Sunday, May 27, 2012


Killer Elite has little—well, just about nothing—in common with Sam Peckinpah's 1975 movie of the same name (plus a "the").  Except for some important elements:

The Machismo-meter. The 1975 movie had James Caan and Robert Duvall.  This one has Jason ("When-Will-Someone-Realize-I-Should-Play-Doc-Savage?") Statham, Clive Owen and Robert De Niro.  All of them get to have actual characters to work with—plus lots and lots of steely resolve and laser-precise rage.  There is almost something French—Jean Gabin or Reno-styled—about their cool under fire.  Genuine smoking pleasure.

The pace: The new one feels like a great '70s movie, willing to take its time—while never stopping, standing still, or sleeping on the job.  Things just move along, but without haste.  Everything is watched carefully and fully.

The plot: At once simple and subtle.  You don't need to pay attention all the time to every nuance of politics, personal vendetta, and, above all, professional pride; but when you do, you're rewarded with many little touches, both almost-tender and calmly brutal.

Like the recent Drive (also on Instant Play; I'll get to it soon), Killer Elite—although it has more plot—is mostly good in its mood, its consistent dedication to entering the Relatively Intelligent American Action Movie canon.

Saturday, May 19, 2012

I'm a Cyborg, But That's OK (2006)

I hesitate a little to recommend a movie like I'm a Cyborg, But That's OK—but I shouldn't. It is so convinced of the rightness of its tone—tones, actually, from comic to psychotic, sentimental to surreal—and so consistent in its dedication to a kind of giddy expressionism (as the unbalanced inner lives of its characters become the outside of the movie—while that imbalance rights itself and becomes normal) that I surrendered to its excesses and stayed with it all the way.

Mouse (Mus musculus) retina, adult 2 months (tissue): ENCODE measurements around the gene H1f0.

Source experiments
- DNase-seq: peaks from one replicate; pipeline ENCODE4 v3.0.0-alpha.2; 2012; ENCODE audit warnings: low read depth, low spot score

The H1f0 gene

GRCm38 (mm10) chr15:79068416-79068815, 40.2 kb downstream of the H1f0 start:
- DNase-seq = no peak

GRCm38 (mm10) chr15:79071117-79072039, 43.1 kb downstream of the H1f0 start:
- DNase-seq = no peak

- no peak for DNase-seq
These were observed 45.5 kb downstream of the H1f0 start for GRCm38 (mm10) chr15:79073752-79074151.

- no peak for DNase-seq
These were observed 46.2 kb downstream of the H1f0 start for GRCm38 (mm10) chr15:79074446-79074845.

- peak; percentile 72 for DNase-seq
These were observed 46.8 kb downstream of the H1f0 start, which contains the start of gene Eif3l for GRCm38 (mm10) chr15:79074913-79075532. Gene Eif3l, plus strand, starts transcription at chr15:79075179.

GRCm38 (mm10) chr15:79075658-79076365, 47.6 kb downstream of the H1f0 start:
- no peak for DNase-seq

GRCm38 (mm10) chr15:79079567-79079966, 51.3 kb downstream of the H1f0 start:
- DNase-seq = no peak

The director, Chan-wook Park, is no stranger to strangeness.  He's directed a number of extreme movies—including a segment of, fittingly enough, Three ... Extremes (2005)—but is best known for the delirious Oldboy (2003).  The first of his movies I saw was JSA/Joint Security Area (2000; unfortunately, not on Instant Play), a multi-layered examination of friendship and war.  (The Bosnian film No Man's Land released a year later comes close to matching JSA's ability to mix the political with the personal.)

But Back to I'm a Cyborg ....  Like Park's other films, this one manages to make us feel deeply for its damaged, other-worldly characters without neglecting its skewed wit and the pure joy of making unforgettable images.  It can get pretty brutal, but the movie is so vibrant and malleable that I just rode with it.  Like other nuthouse films, it elicits our sympathies—but to feel that sympathy, we must be willing to suspend all kinds of disbelief and allow the movie to do whatever it wants—which it does with a vengeance.

Friday, May 18, 2012

Shallow Grave (1994)

I'm indulging myself here (and maybe pleasing you) because Danny Boyle's first feature film, Shallow Grave, is finally returning to Netflix June 12--but not on Instant Play.  Still, despite this site's ray-zohn det-ra (as Nathan Arizona would put it), I couldn't resist.  This is a real piece of work, in many senses of the phrase.  Imagine a Seinfeld movie directed by post-Frenzy Hitchcock.  It's that snarky and brutal, funny and surreal, clever and nasty.  Put it on your Queue, and enjoy.  Just don't get greedy.